My youth is far, far behind me, but I still throw snowballs when given the chance. I still see if I can hit a tree or pole, but shoulder surgeries have made my throwing, like other activities for other reasons, a relatively limp experience, and my targets are much closer than years ago. Even so, each time I pack together a snowball, I feel close to my boyhood and lessons snowballs taught me—how to make a good snowball; how to throw; how to lead a target; how to bob and weave to avoid thrown snowballs; how snowball fights could test my courage; and how my lying skills needed improving.
When I heard the news reports that snowball throwing was banned in a Wisconsin town, I could not believe it. Only a snowflake would want to do that.
On the other hand, I might support a ban on the Dreaded Ice Ball. We learned about the Dreaded Ice Ball through our experimentation in igloo building. We set out in the backyard to build a snow hut. At first, we just mounded snow, but it did not take long to see that walls could not be made in that way. Then someone had the idea of getting a cardboard box, filling it with packed snow, and unmolding it to make a large building block. Better, but no matter how much we tried to compress the snow, the block would crumble when another two or three were placed on top. Third idea: Take the snow block and douse it with a bit of water. Mom’s watering can was rescued from the house; the block was sprinkled; and after it froze, quite a good building material was made. In a normal cold time, when the temperatures were eighteen or twenty degrees, it took a bit of time for the freezing. After a few blocks were constructed and we were waiting around, someone wondered what would happen if snowballs were watered. The experiment began, and the Dreaded Ice Ball was formed. We learned that we had to make the snowballs a little bigger than normal because the sprinkled water shrunk them a bit. They felt heavier. They felt awesome. They felt dangerous. After some had frozen, we threw some against a tree. We heard a Thwak that sounded like a mini-explosion. These could hurt. We instantly realized these could never be used in our snowball fights. We did not want to get hurt, and we did not want to hurt our friends, and these could hurt. In these Cold Wars, this was a forbidden weapon.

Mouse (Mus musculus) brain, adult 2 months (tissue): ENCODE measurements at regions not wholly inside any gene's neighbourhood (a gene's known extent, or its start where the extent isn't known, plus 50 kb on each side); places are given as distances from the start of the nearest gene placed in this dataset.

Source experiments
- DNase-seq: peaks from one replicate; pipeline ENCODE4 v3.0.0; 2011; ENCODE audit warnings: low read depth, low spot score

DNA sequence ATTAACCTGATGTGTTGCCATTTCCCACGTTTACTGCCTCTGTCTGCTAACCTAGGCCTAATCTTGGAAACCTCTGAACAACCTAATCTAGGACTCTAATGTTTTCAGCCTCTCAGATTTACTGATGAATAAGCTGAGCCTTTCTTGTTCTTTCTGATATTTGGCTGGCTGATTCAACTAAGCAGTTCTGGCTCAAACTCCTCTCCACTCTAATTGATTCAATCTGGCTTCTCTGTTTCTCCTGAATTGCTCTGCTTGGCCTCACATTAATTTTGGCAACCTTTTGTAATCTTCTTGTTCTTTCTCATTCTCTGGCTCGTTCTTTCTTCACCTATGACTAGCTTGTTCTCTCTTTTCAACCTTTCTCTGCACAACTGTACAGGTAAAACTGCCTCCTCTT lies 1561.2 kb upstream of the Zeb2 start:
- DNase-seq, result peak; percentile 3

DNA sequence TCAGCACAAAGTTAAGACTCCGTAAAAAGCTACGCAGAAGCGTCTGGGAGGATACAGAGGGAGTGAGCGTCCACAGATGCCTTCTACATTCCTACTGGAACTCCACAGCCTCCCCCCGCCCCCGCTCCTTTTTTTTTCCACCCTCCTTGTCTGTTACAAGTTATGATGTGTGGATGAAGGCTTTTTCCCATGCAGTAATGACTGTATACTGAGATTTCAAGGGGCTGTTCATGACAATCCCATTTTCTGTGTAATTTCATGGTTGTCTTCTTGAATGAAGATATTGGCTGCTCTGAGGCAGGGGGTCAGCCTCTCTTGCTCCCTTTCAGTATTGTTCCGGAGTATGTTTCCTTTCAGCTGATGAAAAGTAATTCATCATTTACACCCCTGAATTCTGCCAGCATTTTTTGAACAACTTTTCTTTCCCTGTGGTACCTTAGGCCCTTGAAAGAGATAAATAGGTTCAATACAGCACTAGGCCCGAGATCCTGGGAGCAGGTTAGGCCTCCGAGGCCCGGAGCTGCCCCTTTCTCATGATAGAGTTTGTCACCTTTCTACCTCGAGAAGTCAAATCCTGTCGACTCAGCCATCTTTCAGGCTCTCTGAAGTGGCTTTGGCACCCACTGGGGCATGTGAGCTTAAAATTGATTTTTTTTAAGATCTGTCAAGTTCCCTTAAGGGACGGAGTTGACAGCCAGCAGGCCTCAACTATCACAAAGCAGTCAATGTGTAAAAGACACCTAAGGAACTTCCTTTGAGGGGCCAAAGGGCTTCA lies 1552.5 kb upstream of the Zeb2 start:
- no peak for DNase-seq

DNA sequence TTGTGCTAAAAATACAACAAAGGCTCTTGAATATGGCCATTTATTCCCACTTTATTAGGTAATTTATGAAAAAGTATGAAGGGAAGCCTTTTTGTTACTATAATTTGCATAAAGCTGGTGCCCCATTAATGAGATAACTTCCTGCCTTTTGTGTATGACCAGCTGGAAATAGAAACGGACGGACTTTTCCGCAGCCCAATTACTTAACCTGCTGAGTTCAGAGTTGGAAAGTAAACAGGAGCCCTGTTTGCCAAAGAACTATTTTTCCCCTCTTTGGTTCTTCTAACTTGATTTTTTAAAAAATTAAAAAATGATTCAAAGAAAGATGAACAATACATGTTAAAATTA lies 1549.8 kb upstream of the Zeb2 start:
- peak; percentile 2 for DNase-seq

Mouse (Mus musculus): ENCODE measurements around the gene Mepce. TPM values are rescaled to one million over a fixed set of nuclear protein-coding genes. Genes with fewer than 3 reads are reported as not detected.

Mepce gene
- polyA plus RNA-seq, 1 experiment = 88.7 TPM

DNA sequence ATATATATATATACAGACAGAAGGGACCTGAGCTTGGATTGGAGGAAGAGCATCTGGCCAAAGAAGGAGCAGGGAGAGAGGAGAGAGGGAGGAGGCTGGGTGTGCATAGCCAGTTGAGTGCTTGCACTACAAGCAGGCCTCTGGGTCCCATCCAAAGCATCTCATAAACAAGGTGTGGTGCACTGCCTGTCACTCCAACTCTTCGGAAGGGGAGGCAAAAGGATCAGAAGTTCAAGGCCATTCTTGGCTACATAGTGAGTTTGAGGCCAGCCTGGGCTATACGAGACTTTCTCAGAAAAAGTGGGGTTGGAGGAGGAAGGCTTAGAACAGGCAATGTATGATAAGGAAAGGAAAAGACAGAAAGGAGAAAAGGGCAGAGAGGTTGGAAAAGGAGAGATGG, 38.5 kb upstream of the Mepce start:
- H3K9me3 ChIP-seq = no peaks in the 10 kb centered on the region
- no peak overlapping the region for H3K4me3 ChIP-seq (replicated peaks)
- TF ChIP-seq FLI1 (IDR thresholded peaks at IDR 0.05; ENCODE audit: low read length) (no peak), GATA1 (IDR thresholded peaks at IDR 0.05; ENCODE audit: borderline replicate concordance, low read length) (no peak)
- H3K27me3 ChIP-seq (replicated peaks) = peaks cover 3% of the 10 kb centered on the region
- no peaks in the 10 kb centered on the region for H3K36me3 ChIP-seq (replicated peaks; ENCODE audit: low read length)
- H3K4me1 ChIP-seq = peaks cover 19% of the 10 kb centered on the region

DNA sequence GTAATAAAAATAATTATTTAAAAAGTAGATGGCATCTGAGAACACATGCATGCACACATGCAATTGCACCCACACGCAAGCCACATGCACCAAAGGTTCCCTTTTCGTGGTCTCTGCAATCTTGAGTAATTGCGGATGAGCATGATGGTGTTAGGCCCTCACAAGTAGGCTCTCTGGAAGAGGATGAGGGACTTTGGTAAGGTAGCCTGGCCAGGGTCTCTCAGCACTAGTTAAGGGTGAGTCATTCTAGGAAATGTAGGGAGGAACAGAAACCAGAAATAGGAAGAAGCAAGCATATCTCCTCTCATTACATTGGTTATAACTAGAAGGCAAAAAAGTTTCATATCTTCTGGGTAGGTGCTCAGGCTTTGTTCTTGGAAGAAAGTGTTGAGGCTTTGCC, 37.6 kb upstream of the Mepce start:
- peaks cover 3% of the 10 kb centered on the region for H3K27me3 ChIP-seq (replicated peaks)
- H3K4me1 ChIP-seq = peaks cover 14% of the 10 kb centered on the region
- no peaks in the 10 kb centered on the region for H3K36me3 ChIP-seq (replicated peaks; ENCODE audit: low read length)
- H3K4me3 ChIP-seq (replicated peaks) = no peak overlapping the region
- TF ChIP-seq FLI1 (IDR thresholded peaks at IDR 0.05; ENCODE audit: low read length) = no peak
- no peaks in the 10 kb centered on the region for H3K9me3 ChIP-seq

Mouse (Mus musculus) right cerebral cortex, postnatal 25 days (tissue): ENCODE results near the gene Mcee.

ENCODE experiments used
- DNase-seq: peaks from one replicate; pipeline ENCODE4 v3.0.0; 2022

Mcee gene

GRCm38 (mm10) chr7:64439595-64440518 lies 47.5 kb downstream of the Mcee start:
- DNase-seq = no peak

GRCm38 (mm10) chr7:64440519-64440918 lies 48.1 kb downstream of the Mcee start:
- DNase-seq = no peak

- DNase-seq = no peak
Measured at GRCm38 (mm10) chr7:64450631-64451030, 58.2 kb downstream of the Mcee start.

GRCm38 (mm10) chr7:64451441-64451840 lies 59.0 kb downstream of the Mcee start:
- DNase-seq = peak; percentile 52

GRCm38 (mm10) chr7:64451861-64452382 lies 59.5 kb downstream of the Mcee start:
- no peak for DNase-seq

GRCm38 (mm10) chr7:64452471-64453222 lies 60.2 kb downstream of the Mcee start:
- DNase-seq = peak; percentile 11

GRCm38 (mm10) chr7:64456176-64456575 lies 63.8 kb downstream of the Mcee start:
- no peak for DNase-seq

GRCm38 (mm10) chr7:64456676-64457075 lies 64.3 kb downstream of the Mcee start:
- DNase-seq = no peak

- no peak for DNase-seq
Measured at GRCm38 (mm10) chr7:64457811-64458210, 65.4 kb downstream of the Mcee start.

And then one day right before the home room period began, whispers went around: “They are waiting for us after school.” No one defined “they.” It had to be the greasers, which in our town did not have the ethnic connotations it did elsewhere. It meant the tough kids. The kinds who had greased-back hair coming to a point in the back. In our provincial place, the hairstyle was a DT, a duck’s tail. Only the greasers could have been out to waylay us. No explanation passed as to why they had planned an ambush. In fact, my friends and I seldom intersected with the greasers. We didn’t have fights with them. But the warning struck fear. We did not want to admit it, but we believed they were tougher than we were.
As the morning went on, it was said they would be waiting at Tenth and Geele. But then the word changed; it would be Twelfth and Bell. The intelligence system was hardly perfect.
By noon, the word was around that they had stockpiled ice balls. The Dreaded Ice Balls. You could hear fear as this was whispered when the teacher’s back was turned. We would be underarmed. Snowballs are made on the spot, but Dreaded Ice Balls must be made in advance. A source of water is needed, and time is needed for the ice to form. This was dangerous. We did not have adequate means to fight back. That flinty taste of fear was in our mouths the rest of the day. Some were about to cry. What would we do when the school day ended? Would we take our normal ways home and pass the listed combat zones? Would some cowardly classmates take long detours to get to their houses? How would we fight? What if a Dreaded Ice Ball poked an eye out? It was the longest day of our young lives.
So I say, let there by snowballs. But ban the dangerous Dreaded Ice Ball.